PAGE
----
What Is Downside Risk?
According to Investopedia, “Downside risk is an estimation of a security’s potential to suffer a decline in value if the market conditions change or the amount of loss that could be sustained as a result of the decline. Depending on the measure used, downside risk explains a worst-case scenario for investment or indicates how much the investor stands to lose.” (source)
In layman’s terms, the downside risk is how much money you can lose if all hell breaks loose with your investment or if the market drops out from under you.
It is easy to get caught focusing on the upside potential of an investment as opposed to the downside risk. The upside is sexier and more fun to think about.
Think about it—which sounds better?
“You could triple your money in a month!”
“You can manage your losses to ensure you don’t lose more than 2% this month.”
Obviously tripling your money is more exciting and feels much better…but which is more important?
Ironically, the most successful investors are those capable of managing their downside risk. It is much faster, easier, and more detrimental to lose money than it is to “win big” on an investment.
50% Lost Requires 100% Gain
Take a look at this chart. What do you notice?
If you have a hundred dollars and take a 50% hit one month, it leaves you with $50. If you then receive a 50% return on investment (ROI) the following month, it will only bring your investment value back up to $75. In the next month, you would need just under a 34% return for your investment to return to its original value.
In order to regain the original value of your investment after a 50% loss, you will require a 100% ROI on what is left.
Stated another way, if you lose 50% of your investment portfolio, your money must double (100% return) in order for you to break even.
Whereas it only takes a 33% loss to erase a 50% gain.
The previous scenario wouldn’t be so bad if the numbers worked both ways, but they don’t. Just look at this next chart.
If you have a hundred dollars and get a 50% ROI one month, it leaves you with $150. Not bad! If, however, you then take a 50% hit the following month, it will bring your investment value down to $75. In fact, it would only require a 33% hit in order for your investment to return to its original value.
It only takes a 33% hit to plummet back to the original value of your investment after a 50% gain.
Stated another way, if your portfolio jumps to 1.5 times its original value (50% ROI), it only needs to drop by one-third in value (a 33% loss) for you to be back where you started.
Hopefully, these charts made this concept easy for you to grasp, but long story short…your portfolio will drop in value much faster than it will grow with equal market gains/losses.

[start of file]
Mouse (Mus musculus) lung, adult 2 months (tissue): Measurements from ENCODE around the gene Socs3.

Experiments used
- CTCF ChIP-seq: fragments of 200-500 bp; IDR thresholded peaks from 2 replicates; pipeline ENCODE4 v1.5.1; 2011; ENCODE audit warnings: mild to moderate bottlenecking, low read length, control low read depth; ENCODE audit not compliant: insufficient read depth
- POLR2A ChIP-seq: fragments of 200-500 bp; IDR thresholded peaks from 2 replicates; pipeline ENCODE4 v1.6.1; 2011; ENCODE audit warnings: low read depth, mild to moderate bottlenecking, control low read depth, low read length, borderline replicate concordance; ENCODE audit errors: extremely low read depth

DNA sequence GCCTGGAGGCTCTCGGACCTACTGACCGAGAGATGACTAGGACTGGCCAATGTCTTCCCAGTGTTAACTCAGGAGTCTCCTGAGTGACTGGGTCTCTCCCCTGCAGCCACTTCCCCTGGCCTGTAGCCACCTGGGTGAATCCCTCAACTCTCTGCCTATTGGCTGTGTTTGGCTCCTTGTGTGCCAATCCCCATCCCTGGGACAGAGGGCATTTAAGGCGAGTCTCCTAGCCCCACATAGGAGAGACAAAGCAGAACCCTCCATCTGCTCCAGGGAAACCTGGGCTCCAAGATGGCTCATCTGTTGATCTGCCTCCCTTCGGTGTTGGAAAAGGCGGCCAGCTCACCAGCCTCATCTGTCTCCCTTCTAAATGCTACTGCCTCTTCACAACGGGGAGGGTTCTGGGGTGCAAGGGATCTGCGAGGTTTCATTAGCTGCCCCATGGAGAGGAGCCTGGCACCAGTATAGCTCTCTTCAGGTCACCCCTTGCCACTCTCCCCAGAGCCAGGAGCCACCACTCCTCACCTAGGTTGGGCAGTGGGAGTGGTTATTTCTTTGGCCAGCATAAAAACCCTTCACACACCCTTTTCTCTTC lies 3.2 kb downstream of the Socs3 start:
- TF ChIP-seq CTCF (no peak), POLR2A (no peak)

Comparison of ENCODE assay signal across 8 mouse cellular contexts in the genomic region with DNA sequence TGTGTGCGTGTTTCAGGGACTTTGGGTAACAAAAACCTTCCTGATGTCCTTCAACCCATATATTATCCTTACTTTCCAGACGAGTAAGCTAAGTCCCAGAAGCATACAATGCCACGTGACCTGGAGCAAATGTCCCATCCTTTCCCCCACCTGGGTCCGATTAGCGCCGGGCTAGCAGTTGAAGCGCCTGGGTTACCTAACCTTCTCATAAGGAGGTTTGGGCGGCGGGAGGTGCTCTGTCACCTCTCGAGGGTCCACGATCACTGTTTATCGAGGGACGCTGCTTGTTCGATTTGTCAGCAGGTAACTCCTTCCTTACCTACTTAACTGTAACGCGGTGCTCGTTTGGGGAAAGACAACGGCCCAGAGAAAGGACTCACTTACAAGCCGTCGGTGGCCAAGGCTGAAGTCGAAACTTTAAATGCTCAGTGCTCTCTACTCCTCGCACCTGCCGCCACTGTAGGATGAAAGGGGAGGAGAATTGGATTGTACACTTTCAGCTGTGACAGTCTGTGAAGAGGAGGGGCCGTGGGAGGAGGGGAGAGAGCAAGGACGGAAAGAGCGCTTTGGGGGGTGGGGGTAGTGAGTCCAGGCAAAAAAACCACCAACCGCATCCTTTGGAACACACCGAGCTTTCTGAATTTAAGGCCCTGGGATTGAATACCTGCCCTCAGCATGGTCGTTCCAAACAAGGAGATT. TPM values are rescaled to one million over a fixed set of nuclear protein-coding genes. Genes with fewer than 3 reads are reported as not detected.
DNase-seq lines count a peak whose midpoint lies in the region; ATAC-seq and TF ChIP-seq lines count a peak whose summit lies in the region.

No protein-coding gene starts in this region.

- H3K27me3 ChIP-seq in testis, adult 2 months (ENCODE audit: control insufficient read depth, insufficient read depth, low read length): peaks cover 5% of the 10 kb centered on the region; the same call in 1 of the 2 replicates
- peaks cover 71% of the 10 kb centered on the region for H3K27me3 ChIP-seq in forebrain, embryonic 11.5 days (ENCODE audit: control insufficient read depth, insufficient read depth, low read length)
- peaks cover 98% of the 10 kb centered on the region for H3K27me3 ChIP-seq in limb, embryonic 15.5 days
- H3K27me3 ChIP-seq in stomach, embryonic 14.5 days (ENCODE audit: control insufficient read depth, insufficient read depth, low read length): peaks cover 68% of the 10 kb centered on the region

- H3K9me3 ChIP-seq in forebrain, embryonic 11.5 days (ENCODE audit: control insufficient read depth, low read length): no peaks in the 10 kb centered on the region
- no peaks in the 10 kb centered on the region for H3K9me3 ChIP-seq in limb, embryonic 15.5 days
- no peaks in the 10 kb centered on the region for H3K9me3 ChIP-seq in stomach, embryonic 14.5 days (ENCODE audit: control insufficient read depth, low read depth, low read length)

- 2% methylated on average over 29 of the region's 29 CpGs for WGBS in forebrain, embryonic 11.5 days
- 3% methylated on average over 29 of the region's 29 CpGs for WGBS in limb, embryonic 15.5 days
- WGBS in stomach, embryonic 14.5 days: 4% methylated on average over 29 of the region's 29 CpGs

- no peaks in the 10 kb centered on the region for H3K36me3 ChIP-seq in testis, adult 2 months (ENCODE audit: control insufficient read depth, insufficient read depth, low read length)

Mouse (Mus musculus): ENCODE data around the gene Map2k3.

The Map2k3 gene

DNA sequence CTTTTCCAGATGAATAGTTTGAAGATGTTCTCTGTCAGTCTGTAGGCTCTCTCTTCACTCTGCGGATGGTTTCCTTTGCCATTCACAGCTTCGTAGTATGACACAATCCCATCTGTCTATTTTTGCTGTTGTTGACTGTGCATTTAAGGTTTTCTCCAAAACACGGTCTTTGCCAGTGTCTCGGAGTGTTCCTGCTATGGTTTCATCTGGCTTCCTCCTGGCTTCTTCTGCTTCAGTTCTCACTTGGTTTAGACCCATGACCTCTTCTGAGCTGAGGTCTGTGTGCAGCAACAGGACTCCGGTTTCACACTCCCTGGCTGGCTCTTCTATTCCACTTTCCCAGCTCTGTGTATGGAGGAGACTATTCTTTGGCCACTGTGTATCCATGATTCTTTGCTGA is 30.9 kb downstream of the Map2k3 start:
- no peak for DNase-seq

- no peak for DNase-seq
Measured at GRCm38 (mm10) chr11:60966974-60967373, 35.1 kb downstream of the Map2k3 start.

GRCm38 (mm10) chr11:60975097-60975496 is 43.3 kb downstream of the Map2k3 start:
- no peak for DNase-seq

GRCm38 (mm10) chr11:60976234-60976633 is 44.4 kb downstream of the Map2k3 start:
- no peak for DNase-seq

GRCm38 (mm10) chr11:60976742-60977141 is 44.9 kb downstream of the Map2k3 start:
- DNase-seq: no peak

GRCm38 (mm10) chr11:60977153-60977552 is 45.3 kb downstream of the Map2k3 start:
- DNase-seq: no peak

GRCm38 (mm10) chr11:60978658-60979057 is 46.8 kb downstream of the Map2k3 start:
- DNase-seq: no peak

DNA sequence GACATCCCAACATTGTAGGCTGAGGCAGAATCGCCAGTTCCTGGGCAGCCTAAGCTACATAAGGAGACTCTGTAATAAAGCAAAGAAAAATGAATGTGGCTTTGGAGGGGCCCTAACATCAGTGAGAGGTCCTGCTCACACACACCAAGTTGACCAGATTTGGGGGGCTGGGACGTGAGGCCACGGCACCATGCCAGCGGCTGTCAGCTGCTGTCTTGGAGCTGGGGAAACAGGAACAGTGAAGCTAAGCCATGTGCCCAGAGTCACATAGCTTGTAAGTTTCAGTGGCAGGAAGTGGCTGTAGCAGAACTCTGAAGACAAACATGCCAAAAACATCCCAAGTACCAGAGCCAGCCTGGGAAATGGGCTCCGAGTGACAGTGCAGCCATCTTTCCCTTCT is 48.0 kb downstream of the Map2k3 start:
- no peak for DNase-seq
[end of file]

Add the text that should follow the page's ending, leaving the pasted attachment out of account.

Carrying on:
Protecting Your Downside Risk in Real Estate
Luckily! There are many ways to mitigate your downside risk as a real estate investor!
Even better, most of these are really simple, inexpensive things to do (which is one of the reasons I love real estate investing)!
You need to get educated before you do anything else. Ignorance is not an excuse when things don’t go your way with real estate. Take the time to learn, learn some more, and continue learning throughout the duration of your life.
The more you understand tax codes, landlord laws, financing pros/cons, and all aspects of real estate, the more you will be able to foresee potential issues and stop them from biting you in the rear.
The most important things for you to be educated on at the beginning (in my opinion) are analysis, due diligence (which has its own section below), and operations.
You need to understand the analysis completely. If you miss a single expenditure or account for more income than the property is generating, you could easily find yourself paying out of pocket to hold on to your “investment.”
Failure to understand operations (and budgeting for operations) when investing can lead you down a bumpy road. If you aren’t willing to educate yourself on operations, you need to hire a solid property manager.
Never. Stop. Learning.
This is a no-brainer. You need to insure your real estate investments, just as you would a car, primary residence, valuables, etc. You can even insure your legs, voice, or MUSTACHE (Merv Hughes just became my hero for this). (source)
The great thing about insurance is that (almost) any outside factors damaging your property will be covered. That is a great way to protect your downside.
There are even insurance policies that will provide insurance for rental income. If your property sits vacant for too long, you could receive money from this insurance payment…talk about protecting your downside (although I believe this is an unnecessary expense).
Just make sure you insure yourself against the “what if’s” of real estate, and you’ll be glad you did! Insurance has saved me a couple of thousand dollars over the last few years!
Due Diligence Period
Due diligence is the make-or-break point in purchasing real estate. You need to understand what you’re looking for in order to ensure there aren’t a ton of underlying issues with the property you have under contract.
Within the due diligence process, you need to understand how to verify every single item on the income/expense report (and find items that may have been omitted).
Utilize your due diligence period to the max! This is your chance to “pull chocks” if there are issues with the property. If you discover issues with the property during inspection, you can ask the seller to fix them, give you that money at closing (my preference), or reduce the cost of the property.
I like to have my property manager walk through the property as well. Have them bring estoppel agreements (or their own method) in order to verify that what the tenants claim to be paying for rent matches what the owner is claiming they pay.